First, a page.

The Federalist Society’s Weak Interview of Lina Khan

November 11, 2023

On Friday, Lina Khan stepped into the lion’s den of the Federalist Society – and received a big wet kiss from the lion.

The tone of the interview was set by Todd Zywicki when he described how big social media platforms had deplatformed him and demonetized informed critics of U.S. government truisms about Covid-19. Todd has a point. Big Tech is in big trouble today because it thoughtlessly alienates people on both the left and the right – and especially on the right. Censorship and market dominance is not a good look.

This creates an opening for progressive antitrust to appeal to conservatives. Lina Khan saw this opening and deftly stepped in.

She knew her audience. She spoke of “liberty” and the need to “go back to our core values.” She made a textualist criticism of a “slippery” consumer welfare standard as something grafted onto the law without statutory justification. Thus, in her line of thinking, regulators who respect the consumer welfare standard are “unelected bureaucrats who put their own values into the statute.” She also portrayed Big Tech as unpatriotic, for selling us down the (Yangtze) river.

There was a disappointing lack of critical questions. No one asked about the FTC’s legal persecution of the developers of a life-saving blood assay test and the human cost that could have come from that. No one asked about the “precrime” approach of FTC in which Chair Khan somehow foresaw that Meta’s acquisition of Within, or Microsoft’s acquisition of Activision, would lead to future monopolies in markets that are already brimming with many powerful competitors.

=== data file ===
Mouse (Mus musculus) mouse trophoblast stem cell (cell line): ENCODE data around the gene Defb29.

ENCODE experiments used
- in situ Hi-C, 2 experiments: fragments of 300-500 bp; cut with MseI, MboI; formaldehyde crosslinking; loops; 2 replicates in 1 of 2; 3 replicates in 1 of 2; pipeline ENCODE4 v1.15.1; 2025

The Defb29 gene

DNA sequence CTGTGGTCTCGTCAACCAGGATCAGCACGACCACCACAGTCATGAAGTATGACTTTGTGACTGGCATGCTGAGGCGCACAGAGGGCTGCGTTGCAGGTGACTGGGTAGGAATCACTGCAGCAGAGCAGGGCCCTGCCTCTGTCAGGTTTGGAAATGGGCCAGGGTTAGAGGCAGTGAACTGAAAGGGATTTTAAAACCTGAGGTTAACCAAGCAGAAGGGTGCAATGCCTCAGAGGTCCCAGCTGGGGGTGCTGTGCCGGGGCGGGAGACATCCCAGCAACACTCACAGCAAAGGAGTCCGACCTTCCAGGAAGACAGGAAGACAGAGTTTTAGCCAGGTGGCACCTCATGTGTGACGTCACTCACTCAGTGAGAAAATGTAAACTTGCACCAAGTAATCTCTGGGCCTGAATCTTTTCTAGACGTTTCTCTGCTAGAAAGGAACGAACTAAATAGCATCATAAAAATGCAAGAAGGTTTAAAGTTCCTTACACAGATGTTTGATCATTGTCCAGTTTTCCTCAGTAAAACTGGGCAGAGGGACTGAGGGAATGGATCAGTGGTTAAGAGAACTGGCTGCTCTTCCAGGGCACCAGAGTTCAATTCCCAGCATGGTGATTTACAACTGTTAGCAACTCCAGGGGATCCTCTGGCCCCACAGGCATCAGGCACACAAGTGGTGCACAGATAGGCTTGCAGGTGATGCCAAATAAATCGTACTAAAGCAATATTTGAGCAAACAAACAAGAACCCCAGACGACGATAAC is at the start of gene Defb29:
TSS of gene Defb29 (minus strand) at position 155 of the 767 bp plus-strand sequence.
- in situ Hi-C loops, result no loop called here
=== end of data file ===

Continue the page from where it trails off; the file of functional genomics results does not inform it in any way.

This could have been a respectful clash of ideas. Instead, it was a platform for Chair Khan to make her radical ideas seem respectable.

Why do I say radical? Progressive antitrust creates so many ways to investigate and try cases against businesses and executives – for raising prices, for lowering prices, for bundling valuable services, for seeking efficiencies, for having a monopsony, or being “anti-worker” – that any company, any executive, could become a target at any time.

That is why former Commissioner Christine Wilson wrote that progressive antitrust is at its roots Marxist. It is about government control of the commanding heights of the economy. It is about generating fear.

Under such a regime, the first thing every executive will do every morning is look to Washington and ask, “how high do I need to jump today?” Todd Zywicki should understand that if Lina Khan succeeds in instilling her progressive paradigm, censorship will be far deeper and more pervasive than anything we can presently imagine.

These views were not represented at all today before the Federalist Society. So here’s a challenge for FedSoc – put on a similar event for Christine Wilson.